Josh Kurtz: Bartlett Pared

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If there’s one thing we’ve learned from what passes for partisan warfare in this state, it’s that Republicans only prosper when Democrats screw up.

Look back over the last few decades: Spiro Agnew was elected governor in 1966 when Democrats nominated a racist yahoo. Twenty years later, Connie Morella won a Montgomery County Congressional district because the Democratic nominee who emerged after a contentious primary was stiff, rich and not especially likeable.

In 1994, Bob Ehrlich won a Congressional seat, and Ellen Sauerbrey was almost elected governor, because Democrats were in poor favor everywhere – and because the Democratic nominees in those two races were flawed. Eight years later, another good election for the GOP, Kathleen Kennedy Townsend ran the worst campaign possible – designed to appeal to Republicans and independents – and Ehrlich became the first Republican governor since Agnew.

In 2006, Republicans thought Michael Steele had a chance to be elected to the Senate because the Democratic establishment had rallied around Ben Cardin and not Kweisi Mfume in the primary, and some African-American voters were resentful. But except for a few transactional Prince George’s County pols, black voters stayed faithfully in the Democratic column.

And just last year, Frank Kratovil wiped out – not because he had done anything egregious, but because there was a Republican tidal wave and he was doomed to be dragged under.

It’s a bit of an exaggeration to say that none of these GOP victories or near-wins required hard work, because some of them, obviously, did. But they did not result from any long-term planning by Republicans, or the construction of a party apparatus, or brilliant campaign management. In each case, Democrats at the local, state or national level – or some combination of the three – messed up, and Republicans found themselves in the position to benefit.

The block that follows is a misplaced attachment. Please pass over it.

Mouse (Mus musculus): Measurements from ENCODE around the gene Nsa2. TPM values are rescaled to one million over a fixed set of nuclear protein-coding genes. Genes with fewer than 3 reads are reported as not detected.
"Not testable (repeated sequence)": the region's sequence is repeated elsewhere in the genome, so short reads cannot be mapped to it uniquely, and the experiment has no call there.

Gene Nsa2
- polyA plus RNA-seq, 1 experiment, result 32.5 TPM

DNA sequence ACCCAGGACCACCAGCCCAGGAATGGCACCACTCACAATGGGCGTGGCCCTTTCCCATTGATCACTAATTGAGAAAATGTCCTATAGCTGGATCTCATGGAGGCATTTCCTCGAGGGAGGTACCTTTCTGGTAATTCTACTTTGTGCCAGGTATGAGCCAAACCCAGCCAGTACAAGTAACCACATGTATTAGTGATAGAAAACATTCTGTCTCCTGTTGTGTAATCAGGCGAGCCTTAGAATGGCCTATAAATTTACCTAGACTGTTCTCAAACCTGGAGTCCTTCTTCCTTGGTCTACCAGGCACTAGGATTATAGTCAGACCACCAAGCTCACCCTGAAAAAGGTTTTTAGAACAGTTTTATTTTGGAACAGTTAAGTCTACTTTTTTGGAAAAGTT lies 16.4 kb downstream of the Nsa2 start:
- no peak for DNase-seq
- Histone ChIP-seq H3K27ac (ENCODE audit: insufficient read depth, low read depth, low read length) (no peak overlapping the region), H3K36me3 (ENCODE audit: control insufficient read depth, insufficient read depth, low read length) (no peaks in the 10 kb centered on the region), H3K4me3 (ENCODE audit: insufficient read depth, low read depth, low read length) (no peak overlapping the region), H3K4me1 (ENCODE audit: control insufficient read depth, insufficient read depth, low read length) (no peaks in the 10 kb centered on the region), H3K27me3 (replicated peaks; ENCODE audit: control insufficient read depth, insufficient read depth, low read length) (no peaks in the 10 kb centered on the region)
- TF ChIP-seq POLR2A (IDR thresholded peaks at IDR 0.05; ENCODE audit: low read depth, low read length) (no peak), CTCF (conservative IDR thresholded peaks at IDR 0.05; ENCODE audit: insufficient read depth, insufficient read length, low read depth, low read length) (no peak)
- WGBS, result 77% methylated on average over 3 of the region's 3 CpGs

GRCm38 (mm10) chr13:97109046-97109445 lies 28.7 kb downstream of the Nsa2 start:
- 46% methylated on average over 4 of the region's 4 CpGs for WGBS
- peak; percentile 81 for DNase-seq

As the Maryland General Assembly tackles Congressional redistricting this week, it’s apparent that state Republicans are hoping history repeats itself.

The Democrats, in an effort to boost their 6-2 advantage in Congressional seats to 7-1, are now targeting GOP Congressman Roscoe Bartlett in Western Maryland. Republicans are predictably screaming “overreach,” and ordinarily they’d have to leave it there.

But now, with some African-American Democrats fuming about how the Congressional map has been drawn (note to Donna Edwards: you have valid points, but you’re making it seem like it’s all about you), Republicans are hoping that somehow, the Democratic redistricting plan will fall apart under the weight of opposition from some fantasy GOP-Legislative Black Caucus coalition.

Good luck with that.

But it’s illustrative. It’s what passes for strategic thinking by the Maryland GOP.

Sure, Maryland Republicans have a right to scream, and they can take comfort in the inevitable editorial page hand wringing about gerrymandering. But that can only take them so far. After all, what they’re objecting to in Maryland is being practiced with great relish by Republicans who dominate the redistricting process in several other states. Pay no attention to the outrage, to the crocodile tears being shed here in the name of good government.

If Maryland Republicans were serious about fighting the Democrats’ redistricting plan, they would have done something proactive – not moaned or threatened law suits or fantasized about phantom alliances with black Democrats. If Maryland Republicans were serious about saving the Western Maryland House seat, they would have handed Roscoe Bartlett a gold watch and pushed him aside months ago.

The general consensus among political professionals in both parties is that Bartlett can’t win. He’s 85 years old, he can’t raise money, and he hasn’t had a tough race in two decades. How can he possibly defeat Rob Garagiola, the handsome, driven state Senate majority leader who is less than half his age – especially with all the new and inhospitable territory in his district?